When a child is diagnosed with a significant hearing loss, it is important that the family and care team act quickly. Early intervention, including implantation when appropriate, is important for maximizing hearing as well as speech and language development. In an older child who has experienced hearing loss, it is important to restore sound as quickly as possible to maximize their benefit from the cochlear implant. With hearing restored, they’re able to interact with their environment and learn with all their senses.
A successful outcome for children receiving a cochlear implant can vary based on a number of factors, including:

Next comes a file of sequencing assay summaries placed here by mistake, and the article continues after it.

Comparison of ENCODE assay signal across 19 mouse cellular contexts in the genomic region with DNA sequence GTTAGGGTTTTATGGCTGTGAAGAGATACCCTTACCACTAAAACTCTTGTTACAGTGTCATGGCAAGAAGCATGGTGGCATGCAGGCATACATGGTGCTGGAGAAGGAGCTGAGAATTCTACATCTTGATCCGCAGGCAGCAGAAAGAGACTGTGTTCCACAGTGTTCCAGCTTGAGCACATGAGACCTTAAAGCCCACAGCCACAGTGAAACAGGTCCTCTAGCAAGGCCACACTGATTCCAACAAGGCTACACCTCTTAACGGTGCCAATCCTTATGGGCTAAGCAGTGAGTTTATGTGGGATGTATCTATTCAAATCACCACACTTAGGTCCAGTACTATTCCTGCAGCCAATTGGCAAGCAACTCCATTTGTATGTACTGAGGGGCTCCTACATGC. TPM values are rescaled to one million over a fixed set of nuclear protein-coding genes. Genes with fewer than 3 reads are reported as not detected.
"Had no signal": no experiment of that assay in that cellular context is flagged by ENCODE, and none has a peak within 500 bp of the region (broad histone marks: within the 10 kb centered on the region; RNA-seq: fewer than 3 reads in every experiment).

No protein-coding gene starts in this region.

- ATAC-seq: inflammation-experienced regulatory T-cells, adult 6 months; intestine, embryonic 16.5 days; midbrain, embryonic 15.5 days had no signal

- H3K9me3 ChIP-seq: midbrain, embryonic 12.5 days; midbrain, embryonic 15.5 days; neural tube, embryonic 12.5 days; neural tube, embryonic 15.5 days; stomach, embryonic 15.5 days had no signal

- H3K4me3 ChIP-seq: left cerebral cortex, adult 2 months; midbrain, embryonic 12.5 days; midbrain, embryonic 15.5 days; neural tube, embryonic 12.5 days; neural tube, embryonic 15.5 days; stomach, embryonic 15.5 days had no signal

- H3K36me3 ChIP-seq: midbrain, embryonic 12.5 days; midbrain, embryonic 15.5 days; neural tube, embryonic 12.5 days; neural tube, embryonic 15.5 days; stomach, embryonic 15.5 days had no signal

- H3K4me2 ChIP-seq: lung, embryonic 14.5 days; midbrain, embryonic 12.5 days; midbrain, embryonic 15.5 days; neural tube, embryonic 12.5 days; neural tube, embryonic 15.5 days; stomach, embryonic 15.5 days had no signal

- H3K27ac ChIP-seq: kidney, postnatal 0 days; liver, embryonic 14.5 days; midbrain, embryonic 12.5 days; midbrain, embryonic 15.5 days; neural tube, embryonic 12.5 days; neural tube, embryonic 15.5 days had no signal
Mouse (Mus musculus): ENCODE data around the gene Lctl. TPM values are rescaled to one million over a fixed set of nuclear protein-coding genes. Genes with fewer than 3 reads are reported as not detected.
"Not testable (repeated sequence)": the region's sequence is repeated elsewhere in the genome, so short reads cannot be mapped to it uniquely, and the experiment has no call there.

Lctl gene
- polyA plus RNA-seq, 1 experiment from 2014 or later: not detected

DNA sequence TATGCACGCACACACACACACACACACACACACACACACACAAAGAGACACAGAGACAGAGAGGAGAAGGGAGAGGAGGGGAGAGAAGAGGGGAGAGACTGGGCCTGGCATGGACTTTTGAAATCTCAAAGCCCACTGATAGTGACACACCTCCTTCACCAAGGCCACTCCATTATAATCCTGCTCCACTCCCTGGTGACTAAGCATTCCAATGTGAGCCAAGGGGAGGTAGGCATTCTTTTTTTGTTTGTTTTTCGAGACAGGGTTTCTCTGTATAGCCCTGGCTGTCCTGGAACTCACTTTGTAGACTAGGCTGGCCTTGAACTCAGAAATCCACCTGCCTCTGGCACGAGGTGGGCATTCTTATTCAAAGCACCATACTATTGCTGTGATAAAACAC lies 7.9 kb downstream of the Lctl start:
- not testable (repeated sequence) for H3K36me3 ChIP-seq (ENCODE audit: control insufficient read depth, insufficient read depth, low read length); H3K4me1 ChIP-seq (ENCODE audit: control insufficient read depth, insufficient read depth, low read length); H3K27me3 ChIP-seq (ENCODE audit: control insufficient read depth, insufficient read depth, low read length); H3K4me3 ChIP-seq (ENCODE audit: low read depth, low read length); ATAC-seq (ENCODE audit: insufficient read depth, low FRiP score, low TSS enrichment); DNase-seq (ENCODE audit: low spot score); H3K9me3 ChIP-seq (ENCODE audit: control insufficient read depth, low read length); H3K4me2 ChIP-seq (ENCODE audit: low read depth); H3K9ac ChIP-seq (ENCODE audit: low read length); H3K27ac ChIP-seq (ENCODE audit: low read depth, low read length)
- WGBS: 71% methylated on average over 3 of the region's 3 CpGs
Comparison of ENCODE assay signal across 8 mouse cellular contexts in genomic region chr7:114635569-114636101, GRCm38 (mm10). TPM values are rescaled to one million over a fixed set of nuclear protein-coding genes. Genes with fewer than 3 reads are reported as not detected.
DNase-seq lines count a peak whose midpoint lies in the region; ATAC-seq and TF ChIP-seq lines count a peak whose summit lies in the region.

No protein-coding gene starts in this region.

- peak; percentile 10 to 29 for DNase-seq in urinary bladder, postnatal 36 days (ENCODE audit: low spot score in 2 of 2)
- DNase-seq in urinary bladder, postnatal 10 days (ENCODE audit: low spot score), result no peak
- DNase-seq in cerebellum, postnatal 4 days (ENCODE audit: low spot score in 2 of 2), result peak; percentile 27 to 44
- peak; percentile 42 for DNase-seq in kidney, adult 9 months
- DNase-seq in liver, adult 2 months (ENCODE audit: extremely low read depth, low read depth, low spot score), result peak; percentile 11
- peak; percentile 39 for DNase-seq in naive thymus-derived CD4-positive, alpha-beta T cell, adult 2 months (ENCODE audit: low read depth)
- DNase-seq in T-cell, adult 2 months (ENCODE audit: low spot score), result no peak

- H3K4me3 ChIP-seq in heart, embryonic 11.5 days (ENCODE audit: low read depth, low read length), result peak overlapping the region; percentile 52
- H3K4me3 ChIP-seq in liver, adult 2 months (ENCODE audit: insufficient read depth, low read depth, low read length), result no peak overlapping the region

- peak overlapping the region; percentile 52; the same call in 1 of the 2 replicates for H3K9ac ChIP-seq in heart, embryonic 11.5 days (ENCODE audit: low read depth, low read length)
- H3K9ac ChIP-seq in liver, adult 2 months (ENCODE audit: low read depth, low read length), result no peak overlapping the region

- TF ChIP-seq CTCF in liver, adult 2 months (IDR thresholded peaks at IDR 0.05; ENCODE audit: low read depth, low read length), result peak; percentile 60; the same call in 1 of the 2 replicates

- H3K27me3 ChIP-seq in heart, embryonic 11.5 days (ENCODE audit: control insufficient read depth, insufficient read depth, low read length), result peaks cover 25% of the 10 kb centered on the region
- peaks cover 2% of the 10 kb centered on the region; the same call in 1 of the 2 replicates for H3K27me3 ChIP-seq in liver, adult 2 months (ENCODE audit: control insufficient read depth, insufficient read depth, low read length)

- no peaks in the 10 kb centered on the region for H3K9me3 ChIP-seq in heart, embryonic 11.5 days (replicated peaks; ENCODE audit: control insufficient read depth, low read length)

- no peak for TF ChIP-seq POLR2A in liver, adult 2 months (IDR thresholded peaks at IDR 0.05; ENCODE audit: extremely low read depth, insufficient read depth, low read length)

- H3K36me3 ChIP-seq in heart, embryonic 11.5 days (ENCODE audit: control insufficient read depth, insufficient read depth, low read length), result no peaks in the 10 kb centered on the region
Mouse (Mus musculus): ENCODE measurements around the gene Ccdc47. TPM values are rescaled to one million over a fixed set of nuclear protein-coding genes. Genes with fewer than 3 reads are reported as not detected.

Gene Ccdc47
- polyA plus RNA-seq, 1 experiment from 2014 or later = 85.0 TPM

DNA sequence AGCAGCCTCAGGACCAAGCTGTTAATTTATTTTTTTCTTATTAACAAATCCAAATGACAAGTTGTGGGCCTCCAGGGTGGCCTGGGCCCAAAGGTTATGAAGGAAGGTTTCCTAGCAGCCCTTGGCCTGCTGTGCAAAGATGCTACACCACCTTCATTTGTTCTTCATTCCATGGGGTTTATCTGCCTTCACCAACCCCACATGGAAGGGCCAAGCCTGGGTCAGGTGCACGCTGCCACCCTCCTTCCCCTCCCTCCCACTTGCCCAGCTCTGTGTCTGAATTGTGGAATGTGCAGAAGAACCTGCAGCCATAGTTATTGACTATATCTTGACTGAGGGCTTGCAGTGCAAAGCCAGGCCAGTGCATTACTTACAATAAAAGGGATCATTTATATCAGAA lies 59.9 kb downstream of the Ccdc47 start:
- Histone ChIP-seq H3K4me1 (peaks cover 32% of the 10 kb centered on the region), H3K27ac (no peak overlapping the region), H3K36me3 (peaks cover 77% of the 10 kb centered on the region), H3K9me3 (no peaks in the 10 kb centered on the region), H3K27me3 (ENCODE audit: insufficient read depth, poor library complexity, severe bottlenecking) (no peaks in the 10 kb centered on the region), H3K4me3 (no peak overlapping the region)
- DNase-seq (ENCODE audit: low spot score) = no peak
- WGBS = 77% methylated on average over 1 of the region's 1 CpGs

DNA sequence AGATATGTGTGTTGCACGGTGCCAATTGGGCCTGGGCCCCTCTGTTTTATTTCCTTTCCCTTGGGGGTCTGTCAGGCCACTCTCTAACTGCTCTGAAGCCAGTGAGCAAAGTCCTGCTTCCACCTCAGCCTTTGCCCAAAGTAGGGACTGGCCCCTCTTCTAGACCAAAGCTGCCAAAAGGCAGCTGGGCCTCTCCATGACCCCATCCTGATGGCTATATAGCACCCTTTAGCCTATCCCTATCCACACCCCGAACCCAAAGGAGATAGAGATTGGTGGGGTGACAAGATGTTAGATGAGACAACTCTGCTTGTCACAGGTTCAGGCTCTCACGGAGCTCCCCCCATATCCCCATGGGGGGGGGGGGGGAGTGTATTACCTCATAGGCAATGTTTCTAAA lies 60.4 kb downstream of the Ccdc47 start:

- Previous auditory experience
- Age at implantation
- Length of deafness
- Presence of other disabilities
- Consistent cochlear implant use
- Maintaining functioning equipment
- Regular assessment and programming by the audiologist
- Teaching approaches emphasizing auditory learning
- Appropriate rehabilitation services
Rehabilitation for Children
Rehabilitation provides the maximum potential for children who receive cochlear implants. Rehabilitation encourages learning to identify and associate meaning with unfamiliar sounds, thereby allowing spoken language skills to develop.
Children with cochlear implants are more likely to gain sophisticated communication skills when families and professionals work together. The MAA ENT Hearing & speech Center works with parents, teachers, therapists, and physicians to ensure continuity of the training offered at the center into the daily life of the child with a cochlear implant.
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